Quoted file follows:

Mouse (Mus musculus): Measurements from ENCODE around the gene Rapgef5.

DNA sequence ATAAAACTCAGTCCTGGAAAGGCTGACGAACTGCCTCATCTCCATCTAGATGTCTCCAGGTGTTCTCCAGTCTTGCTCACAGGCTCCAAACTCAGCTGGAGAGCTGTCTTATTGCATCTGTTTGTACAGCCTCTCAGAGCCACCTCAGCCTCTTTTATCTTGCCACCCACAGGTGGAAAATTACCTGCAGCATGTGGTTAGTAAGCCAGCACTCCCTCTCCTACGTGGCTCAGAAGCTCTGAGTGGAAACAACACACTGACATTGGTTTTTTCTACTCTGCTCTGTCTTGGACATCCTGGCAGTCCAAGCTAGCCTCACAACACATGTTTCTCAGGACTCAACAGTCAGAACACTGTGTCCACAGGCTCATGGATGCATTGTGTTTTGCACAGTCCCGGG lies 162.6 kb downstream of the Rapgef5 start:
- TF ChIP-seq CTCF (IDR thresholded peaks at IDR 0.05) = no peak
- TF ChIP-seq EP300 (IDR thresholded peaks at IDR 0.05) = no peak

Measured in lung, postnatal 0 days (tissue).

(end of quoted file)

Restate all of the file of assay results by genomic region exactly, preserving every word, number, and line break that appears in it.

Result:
Mouse (Mus musculus): Measurements from ENCODE around the gene Rapgef5.

DNA sequence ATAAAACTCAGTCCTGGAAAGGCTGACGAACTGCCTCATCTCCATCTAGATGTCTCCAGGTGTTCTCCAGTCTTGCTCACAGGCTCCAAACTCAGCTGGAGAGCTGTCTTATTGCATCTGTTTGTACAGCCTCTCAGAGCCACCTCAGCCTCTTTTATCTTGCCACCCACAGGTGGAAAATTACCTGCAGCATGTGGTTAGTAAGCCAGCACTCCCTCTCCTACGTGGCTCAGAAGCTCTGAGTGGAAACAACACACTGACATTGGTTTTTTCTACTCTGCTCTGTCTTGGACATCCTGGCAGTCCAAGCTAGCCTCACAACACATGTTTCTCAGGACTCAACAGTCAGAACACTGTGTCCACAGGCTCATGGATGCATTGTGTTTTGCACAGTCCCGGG lies 162.6 kb downstream of the Rapgef5 start:
- TF ChIP-seq CTCF (IDR thresholded peaks at IDR 0.05) = no peak
- TF ChIP-seq EP300 (IDR thresholded peaks at IDR 0.05) = no peak

Measured in lung, postnatal 0 days (tissue).